Pablo Picasso was one of the most influential, prolific and financially successful artists of the twentieth century. Yet, if you had visited his studio at the peak of his career, you might have guessed otherwise. In short, it was a mess, and his work schedule was, at best, leisurely. On a normal day, Picasso would stay in bed all morning and only get to work by 2:00 in the afternoon. When he did get to work, according to a biographer, he was surrounded by “piles of miscellaneous junk,” and an array of animals. In addition to cats and dogs, a miniature monkey named Monina would sit on the artist’s shoulder, stealing his food and, weirdly, smoking his cigarettes.
Why am I talking about Picasso and his odd routine? I mention it because I see an important lesson you can apply to managing your personal finances. However unusual Picasso’s routine, the important point is that he did have a routine, and because of that, nothing else really mattered. Presumably, Picasso knew how many hours were required to get done what he needed to get done. As a result, if he spent the rest of the day relaxing, it didn’t matter. The mess, the cats, the dogs, Monina — all that was irrelevant.
How does this apply to your finances? Often, folks will ask me to review their spending and ask if I think they are spending too much in one particular area. Perhaps it is a seven-figure house or a six-figure car or another luxury. My response is always the same: If you have a sound underlying structure to your financial routine, then, like Picasso, you don’t need to worry too much about everything else.
In practice, what does this look like? What do I mean by a sound underlying structure?
If you are in your working years, the most important thing is to have a savings plan to meet your retirement goals, and to reliably put that amount in the bank each year. While life is full of unknowns, there is a fairly simple formula to calculate that number. If you have access to a spreadsheet such as Excel or Google Sheets, look for the PMT function. For example, if you currently have $250,000 saved and expect your savings to grow at 5%, and you want to accumulate $1 million by the time you retire in 20 years, this is the formula to determine your annual savings goal: =PMT(5%,20,-250000,1000000). If you don’t have a spreadsheet handy, the answer is about $10,000 per year. While nothing is guaranteed, odds are that if you routinely save $10,000 per year, then you will be able to reach your goal. And here’s where Picasso’s lesson applies: As long as you maintain that savings routine, then nothing else really matters. If you want to buy that expensive car, or send your children to a higher-priced school, the only litmus test for whether you can “afford it” is to ask whether it would impact your ability to continue saving that $10,000 per year. To put it another way, you could afford a lot of disarray in your finances as long as you maintained this one piece of structure.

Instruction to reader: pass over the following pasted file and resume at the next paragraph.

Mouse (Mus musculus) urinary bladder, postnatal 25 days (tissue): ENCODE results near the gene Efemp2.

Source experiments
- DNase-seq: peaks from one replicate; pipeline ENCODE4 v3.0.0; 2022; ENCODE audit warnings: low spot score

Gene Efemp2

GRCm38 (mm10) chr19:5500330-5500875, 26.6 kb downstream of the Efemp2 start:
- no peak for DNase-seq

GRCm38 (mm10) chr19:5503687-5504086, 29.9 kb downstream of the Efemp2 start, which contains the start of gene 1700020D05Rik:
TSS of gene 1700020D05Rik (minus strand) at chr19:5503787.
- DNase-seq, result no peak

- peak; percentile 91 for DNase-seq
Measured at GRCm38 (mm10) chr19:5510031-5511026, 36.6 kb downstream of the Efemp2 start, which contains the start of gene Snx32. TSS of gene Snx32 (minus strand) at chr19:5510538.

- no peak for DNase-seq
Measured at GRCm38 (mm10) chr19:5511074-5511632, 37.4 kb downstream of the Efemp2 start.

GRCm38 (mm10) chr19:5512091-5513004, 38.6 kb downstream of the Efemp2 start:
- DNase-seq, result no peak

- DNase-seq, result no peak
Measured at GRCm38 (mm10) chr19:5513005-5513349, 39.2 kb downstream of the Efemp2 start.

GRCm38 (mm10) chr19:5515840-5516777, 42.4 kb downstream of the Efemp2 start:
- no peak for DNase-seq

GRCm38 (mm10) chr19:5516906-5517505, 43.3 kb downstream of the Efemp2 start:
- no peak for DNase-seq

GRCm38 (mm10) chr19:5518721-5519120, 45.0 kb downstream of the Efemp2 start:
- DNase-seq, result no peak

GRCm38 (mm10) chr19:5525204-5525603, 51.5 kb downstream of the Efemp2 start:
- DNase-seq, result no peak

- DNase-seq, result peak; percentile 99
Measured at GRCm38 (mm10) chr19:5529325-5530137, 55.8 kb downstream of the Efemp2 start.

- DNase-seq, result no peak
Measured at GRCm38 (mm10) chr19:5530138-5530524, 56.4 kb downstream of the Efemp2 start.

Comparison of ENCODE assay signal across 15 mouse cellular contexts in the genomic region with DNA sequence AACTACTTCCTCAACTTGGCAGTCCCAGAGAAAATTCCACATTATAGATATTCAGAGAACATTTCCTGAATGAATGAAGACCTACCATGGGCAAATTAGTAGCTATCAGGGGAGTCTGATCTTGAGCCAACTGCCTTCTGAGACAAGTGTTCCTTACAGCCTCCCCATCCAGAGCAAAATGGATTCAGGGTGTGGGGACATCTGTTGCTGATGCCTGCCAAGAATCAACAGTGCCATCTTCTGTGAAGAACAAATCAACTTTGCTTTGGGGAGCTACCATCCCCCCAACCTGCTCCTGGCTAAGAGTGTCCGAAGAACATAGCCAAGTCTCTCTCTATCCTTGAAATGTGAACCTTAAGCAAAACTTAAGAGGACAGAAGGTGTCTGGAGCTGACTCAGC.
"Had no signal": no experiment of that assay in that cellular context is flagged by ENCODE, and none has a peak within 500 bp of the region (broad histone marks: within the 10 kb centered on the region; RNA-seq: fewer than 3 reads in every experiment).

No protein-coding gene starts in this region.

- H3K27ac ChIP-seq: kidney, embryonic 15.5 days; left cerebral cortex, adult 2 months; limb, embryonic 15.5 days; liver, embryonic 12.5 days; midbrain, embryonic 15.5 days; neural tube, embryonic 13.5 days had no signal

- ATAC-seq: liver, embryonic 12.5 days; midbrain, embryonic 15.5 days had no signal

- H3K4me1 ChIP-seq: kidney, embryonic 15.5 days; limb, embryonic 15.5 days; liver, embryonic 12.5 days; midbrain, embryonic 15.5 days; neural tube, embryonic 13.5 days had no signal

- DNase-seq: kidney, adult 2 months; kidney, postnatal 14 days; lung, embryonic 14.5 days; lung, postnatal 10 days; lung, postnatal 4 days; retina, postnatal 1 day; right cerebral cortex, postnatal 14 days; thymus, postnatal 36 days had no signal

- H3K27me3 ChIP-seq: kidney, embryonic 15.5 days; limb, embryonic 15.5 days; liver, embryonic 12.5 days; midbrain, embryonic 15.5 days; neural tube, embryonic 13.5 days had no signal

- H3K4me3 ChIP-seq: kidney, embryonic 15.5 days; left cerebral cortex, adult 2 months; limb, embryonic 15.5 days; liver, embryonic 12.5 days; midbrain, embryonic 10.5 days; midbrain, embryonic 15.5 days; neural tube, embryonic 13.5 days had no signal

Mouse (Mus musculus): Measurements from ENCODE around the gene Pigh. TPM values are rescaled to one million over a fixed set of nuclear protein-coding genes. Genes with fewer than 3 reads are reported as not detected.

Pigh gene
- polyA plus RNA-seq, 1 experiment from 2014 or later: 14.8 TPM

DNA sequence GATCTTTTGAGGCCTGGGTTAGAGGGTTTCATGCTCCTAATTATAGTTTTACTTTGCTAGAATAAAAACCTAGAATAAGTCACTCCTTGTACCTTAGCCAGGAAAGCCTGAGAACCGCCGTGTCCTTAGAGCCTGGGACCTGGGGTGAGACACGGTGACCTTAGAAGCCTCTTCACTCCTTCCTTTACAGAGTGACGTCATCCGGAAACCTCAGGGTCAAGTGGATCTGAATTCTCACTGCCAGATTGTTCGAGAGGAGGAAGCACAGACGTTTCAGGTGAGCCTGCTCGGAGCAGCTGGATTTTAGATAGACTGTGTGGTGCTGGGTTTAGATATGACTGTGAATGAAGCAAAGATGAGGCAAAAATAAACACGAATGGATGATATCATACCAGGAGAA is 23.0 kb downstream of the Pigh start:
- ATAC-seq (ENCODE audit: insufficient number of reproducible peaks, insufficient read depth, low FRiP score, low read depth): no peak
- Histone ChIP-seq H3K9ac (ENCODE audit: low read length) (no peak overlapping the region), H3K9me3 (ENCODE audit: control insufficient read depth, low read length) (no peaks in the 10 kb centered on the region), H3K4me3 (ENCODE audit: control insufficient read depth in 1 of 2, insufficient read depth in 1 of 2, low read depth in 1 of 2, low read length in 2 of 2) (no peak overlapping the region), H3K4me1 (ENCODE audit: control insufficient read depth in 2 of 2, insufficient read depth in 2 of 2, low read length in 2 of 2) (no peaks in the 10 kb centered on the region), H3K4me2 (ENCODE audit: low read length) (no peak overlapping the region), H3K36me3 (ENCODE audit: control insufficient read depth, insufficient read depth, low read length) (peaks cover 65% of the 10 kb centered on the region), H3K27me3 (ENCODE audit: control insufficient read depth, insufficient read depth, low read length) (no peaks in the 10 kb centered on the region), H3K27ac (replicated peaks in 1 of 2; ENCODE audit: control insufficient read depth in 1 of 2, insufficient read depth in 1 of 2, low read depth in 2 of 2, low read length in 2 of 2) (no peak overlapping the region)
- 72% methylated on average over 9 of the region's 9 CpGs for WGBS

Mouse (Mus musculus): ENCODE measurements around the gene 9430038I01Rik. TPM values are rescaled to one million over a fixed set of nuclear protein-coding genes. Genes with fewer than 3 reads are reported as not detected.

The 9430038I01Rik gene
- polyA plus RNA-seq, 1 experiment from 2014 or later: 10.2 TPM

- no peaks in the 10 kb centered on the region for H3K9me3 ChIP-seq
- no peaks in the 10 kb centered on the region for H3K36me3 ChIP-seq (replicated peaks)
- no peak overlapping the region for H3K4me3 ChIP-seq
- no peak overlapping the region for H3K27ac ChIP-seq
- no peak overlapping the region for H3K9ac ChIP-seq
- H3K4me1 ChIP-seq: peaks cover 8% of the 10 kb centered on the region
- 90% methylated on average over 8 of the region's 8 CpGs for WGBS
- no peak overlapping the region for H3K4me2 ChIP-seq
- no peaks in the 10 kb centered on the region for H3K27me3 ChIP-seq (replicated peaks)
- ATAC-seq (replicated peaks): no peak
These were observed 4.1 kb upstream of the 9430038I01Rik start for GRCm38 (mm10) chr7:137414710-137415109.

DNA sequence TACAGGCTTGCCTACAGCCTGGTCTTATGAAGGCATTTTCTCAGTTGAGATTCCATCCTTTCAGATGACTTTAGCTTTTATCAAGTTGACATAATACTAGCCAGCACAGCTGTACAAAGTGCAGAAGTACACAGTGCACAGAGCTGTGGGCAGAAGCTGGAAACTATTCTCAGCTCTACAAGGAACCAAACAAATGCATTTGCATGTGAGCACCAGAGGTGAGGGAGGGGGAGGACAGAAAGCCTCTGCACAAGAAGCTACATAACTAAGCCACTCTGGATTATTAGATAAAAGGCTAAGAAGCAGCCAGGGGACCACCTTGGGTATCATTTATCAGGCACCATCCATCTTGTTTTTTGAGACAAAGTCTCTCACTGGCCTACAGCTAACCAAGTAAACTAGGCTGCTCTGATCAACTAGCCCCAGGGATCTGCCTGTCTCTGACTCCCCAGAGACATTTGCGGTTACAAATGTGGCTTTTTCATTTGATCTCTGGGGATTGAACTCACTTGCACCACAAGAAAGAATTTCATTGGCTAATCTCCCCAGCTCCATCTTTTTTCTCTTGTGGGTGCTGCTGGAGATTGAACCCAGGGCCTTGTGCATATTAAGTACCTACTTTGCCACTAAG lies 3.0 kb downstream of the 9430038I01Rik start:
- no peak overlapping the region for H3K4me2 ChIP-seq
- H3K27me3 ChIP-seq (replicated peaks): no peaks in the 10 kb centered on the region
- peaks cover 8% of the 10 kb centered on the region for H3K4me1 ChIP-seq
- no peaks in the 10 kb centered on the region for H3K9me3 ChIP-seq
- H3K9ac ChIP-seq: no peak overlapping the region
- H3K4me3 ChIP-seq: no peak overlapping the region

If you are already in retirement, you can still apply Picasso’s approach. Here, the math is a little different — you want to calculate the amount you could safely withdraw from your savings each year in order to maintain your standard of living throughout retirement. There are a number of approaches you could use to estimate this number. I’m happy to walk you through the math with you, but the important point is this: You just want to establish a withdrawal routine that is sustainable. In other words, you want to structure a withdrawal routine that, in all likelihood, won’t result in you outliving your money. And then you need to stick to it. And while it sounds like I’m stating the obvious, that last part is key. If there’s one thing that seems to trip people up, it’s “one time” expenses. Everyone has these — a vacation, a new roof, a big tax bill — and they’re hard to to predict. But, when designing a retirement withdrawal routine, you need to allow for them in your calculations. While that may sound like a tedious task, the good news is that if you do this, you’ll likely sleep easier and may also discover that your finances permit more spending freedom than you expected.
No question, Picasso was an eccentric, but I think there’s a lot to learn from the ordinary routine underlying his seemingly chaotic daily life.